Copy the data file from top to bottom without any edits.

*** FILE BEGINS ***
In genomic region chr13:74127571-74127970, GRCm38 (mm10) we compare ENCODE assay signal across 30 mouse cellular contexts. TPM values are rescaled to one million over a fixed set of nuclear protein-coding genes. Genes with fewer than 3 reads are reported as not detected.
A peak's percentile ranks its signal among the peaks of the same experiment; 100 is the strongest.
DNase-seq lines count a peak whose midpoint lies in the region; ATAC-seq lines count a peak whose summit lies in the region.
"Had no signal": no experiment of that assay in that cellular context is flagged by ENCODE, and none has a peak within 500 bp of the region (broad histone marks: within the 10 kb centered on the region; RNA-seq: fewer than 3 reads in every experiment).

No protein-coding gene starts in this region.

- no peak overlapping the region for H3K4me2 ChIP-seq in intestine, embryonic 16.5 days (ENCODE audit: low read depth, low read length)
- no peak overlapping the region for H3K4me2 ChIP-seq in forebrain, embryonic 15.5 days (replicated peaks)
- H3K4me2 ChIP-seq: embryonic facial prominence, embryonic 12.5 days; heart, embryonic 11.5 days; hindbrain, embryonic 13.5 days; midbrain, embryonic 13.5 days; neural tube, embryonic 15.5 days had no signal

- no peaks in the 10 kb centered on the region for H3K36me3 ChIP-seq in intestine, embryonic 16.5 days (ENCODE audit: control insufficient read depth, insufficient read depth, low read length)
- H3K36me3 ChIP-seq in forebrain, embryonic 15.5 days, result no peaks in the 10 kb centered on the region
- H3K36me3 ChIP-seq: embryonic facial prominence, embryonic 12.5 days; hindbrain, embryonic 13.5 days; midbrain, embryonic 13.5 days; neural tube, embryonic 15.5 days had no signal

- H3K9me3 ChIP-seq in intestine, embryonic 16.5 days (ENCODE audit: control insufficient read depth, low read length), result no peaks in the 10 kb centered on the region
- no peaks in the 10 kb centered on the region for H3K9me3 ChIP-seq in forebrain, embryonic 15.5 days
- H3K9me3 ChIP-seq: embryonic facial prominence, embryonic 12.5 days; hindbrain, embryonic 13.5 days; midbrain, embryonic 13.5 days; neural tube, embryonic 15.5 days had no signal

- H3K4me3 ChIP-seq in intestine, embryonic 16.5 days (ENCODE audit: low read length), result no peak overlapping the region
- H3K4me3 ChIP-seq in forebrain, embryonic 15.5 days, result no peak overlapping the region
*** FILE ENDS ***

In genomic region chr13:74127571-74127970, GRCm38 (mm10) we compare ENCODE assay signal across 30 mouse cellular contexts. TPM values are rescaled to one million over a fixed set of nuclear protein-coding genes. Genes with fewer than 3 reads are reported as not detected.
A peak's percentile ranks its signal among the peaks of the same experiment; 100 is the strongest.
DNase-seq lines count a peak whose midpoint lies in the region; ATAC-seq lines count a peak whose summit lies in the region.
"Had no signal": no experiment of that assay in that cellular context is flagged by ENCODE, and none has a peak within 500 bp of the region (broad histone marks: within the 10 kb centered on the region; RNA-seq: fewer than 3 reads in every experiment).

No protein-coding gene starts in this region.

- no peak overlapping the region for H3K4me2 ChIP-seq in intestine, embryonic 16.5 days (ENCODE audit: low read depth, low read length)
- no peak overlapping the region for H3K4me2 ChIP-seq in forebrain, embryonic 15.5 days (replicated peaks)
- H3K4me2 ChIP-seq: embryonic facial prominence, embryonic 12.5 days; heart, embryonic 11.5 days; hindbrain, embryonic 13.5 days; midbrain, embryonic 13.5 days; neural tube, embryonic 15.5 days had no signal

- no peaks in the 10 kb centered on the region for H3K36me3 ChIP-seq in intestine, embryonic 16.5 days (ENCODE audit: control insufficient read depth, insufficient read depth, low read length)
- H3K36me3 ChIP-seq in forebrain, embryonic 15.5 days, result no peaks in the 10 kb centered on the region
- H3K36me3 ChIP-seq: embryonic facial prominence, embryonic 12.5 days; hindbrain, embryonic 13.5 days; midbrain, embryonic 13.5 days; neural tube, embryonic 15.5 days had no signal

- H3K9me3 ChIP-seq in intestine, embryonic 16.5 days (ENCODE audit: control insufficient read depth, low read length), result no peaks in the 10 kb centered on the region
- no peaks in the 10 kb centered on the region for H3K9me3 ChIP-seq in forebrain, embryonic 15.5 days
- H3K9me3 ChIP-seq: embryonic facial prominence, embryonic 12.5 days; hindbrain, embryonic 13.5 days; midbrain, embryonic 13.5 days; neural tube, embryonic 15.5 days had no signal

- H3K4me3 ChIP-seq in intestine, embryonic 16.5 days (ENCODE audit: low read length), result no peak overlapping the region
- H3K4me3 ChIP-seq in forebrain, embryonic 15.5 days, result no peak overlapping the region